4.   Food is FANTASTIC…or it’s horrible.  The local salmon and halibut is plentiful and delicious.   Those are pretty consistent but the side dishes require a bit more creativity.  It’s an island…which means you get limited supplies.  I’m very fond of one local chain store  Alaskan and Proud.  They have the best selection of produce.   And this one time they even had arugula.  I’ve looked for basil for 3 weeks, no luck.  It’s sort of whatever comes in on the boat. Their produce is generally fresh and plentiful, but “barge ripened” is a real thing here, people.

Food (and a little alcohol) on our cookout in the rain.

3.  It’s expensive.  Basically everything here is imported, so what you have is what you get and what they think it’s worth.  You’re so pumped to actually find it you will pay it.  $10 for quinoa?  Sure!  $28 for coconut oil??  No problem!  (It was a Costco sized Kirkland Coconut Oil, so it was probably worth it.   I haven’t kept track but my guess is that it’s about 25-30% more in prices here.  Gas is over $3 a gallon but we fill up once every 5-6 weeks- 20 miles of roads from one end to the other, not counting the inland logging roads. 

2.  It is ALL about the cruise ships this time of year.  People have mixed emotions about this.  I don’t see the hostility around tourists that I saw in Florida.  Probably because they are only here a day.  🙂  The town boasts 3,000 residents year round, 10,000 in the summer.  But every day 2,000-11,000 tourists descend upon the downtown.  After the pulp mill closed in the 1990’s, the cruise ship business is the bread and butter of the town.  3-4 square blocks are bustling and busy, you’re being called into stores with names like “Diamonds International” and “Caribbean Jewels” (Do they own a map?) to look at the latest arrival or the “sales”.  And then…as the last lonely horn from the departing cruise ship fades… the doors close.  Restaurants that cater to tourists all close their doors.  It’s a ghost town until the next ship pulls up.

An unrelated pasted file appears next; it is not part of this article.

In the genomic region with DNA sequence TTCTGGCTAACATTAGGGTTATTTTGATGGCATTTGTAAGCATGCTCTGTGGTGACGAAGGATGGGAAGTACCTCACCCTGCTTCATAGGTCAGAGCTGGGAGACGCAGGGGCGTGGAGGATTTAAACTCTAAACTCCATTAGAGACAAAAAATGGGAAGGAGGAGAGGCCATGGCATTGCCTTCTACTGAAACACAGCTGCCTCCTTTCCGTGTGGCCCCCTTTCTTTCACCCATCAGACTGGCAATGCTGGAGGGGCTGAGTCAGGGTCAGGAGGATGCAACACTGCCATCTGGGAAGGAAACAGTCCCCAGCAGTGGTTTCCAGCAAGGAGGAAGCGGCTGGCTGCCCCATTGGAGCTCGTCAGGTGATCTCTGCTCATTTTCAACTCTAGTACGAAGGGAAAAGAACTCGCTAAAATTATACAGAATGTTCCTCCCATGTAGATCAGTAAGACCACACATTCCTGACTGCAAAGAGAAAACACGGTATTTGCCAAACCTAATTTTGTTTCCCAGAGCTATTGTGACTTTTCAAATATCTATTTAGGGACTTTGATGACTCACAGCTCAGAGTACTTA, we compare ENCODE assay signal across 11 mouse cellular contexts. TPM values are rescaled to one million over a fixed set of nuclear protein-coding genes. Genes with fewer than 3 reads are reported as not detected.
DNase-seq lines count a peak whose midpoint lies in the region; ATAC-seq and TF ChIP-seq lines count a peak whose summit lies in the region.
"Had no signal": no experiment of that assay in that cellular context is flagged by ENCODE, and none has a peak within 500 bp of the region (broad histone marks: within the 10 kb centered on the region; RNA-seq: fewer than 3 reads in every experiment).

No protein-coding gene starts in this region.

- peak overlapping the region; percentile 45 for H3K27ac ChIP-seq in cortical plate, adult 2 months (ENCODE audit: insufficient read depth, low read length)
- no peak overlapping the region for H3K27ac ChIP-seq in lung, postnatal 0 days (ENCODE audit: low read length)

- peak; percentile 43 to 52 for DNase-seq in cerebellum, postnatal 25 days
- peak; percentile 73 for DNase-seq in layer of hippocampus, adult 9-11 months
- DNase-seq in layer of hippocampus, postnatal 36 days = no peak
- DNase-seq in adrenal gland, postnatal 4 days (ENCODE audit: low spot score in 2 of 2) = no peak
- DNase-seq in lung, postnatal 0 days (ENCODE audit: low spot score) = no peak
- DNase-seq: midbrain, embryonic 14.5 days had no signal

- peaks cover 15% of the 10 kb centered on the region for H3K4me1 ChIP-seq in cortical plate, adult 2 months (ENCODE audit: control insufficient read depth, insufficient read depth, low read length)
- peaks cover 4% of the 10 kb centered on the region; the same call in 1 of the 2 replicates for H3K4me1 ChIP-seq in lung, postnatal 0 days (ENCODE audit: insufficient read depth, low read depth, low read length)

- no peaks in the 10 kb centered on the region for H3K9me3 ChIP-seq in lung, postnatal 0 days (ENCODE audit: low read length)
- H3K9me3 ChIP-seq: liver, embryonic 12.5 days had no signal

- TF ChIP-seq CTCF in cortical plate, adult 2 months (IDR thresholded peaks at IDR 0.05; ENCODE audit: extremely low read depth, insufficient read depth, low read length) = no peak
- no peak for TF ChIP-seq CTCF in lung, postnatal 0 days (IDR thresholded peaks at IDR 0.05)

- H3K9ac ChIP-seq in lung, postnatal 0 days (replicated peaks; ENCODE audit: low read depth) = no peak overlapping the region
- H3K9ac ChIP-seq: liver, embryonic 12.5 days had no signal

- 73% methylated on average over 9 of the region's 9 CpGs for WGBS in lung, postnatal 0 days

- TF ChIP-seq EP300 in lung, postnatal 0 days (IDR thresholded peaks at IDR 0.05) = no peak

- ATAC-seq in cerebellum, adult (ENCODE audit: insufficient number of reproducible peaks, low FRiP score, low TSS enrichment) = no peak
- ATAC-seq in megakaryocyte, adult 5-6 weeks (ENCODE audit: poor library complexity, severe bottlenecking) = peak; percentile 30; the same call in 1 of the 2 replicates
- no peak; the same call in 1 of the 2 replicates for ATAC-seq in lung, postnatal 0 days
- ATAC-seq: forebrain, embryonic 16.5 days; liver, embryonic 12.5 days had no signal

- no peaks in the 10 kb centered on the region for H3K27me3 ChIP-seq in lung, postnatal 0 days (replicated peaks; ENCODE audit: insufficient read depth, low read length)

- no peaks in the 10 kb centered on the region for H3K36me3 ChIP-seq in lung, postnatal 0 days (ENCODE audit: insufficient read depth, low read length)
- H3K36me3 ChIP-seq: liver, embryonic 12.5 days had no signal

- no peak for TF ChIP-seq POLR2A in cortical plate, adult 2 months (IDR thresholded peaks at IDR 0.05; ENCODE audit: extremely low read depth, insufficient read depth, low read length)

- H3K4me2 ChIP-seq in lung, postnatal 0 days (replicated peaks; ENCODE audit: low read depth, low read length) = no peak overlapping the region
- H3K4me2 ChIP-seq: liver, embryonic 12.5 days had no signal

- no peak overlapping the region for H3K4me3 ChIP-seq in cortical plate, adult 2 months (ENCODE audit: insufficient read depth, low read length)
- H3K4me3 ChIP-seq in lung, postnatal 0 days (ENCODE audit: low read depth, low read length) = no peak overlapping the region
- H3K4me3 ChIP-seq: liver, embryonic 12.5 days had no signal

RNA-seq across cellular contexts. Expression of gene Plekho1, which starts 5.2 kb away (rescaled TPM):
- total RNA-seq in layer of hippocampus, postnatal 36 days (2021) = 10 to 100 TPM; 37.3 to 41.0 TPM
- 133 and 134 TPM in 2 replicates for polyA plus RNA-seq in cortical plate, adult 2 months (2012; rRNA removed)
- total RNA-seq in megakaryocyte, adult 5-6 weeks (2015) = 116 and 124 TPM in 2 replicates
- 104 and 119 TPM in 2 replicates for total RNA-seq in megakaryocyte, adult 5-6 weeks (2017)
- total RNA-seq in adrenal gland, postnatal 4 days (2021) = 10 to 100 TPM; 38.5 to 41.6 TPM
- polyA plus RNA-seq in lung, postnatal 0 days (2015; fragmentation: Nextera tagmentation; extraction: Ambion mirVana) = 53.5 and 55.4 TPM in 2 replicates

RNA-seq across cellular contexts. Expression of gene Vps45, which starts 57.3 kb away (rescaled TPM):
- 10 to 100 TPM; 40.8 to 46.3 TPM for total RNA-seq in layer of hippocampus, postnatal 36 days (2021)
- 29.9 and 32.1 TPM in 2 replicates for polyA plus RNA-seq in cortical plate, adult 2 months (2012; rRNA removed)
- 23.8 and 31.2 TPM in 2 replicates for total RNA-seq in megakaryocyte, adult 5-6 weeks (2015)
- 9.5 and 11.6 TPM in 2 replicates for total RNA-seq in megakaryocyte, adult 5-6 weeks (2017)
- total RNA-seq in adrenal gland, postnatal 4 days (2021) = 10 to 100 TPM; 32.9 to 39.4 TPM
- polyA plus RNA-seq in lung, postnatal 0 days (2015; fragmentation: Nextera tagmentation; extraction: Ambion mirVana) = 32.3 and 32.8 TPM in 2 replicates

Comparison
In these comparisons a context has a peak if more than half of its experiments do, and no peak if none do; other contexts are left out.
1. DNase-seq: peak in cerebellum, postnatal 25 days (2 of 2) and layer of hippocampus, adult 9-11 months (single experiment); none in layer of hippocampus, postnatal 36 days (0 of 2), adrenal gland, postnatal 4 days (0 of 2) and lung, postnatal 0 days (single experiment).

1.  You meet people FAST!  If you’re coming here for stay, and not on a cruise ship, you’ll find people incredibly welcoming.  I had been in town just a few days before we started running into people around town.  At the A&P, at Walmart, or at a number of the small bars and restaurants that cater more to the local crowd.  Everyone knows everyone.  We will care for a patient at the hospital and run into them the next day.  And because there are so many people who have transplanted here, a community develops pretty quickly.  It reminds me of sailors in that way.  There is rarely a day when the social calendar is empty if that’s your thing.  

So there is a little glimpse into life up here. I hope that while you read, you are able to see the love we are developing for this special little piece of the last frontier.

Old dogs have fun too!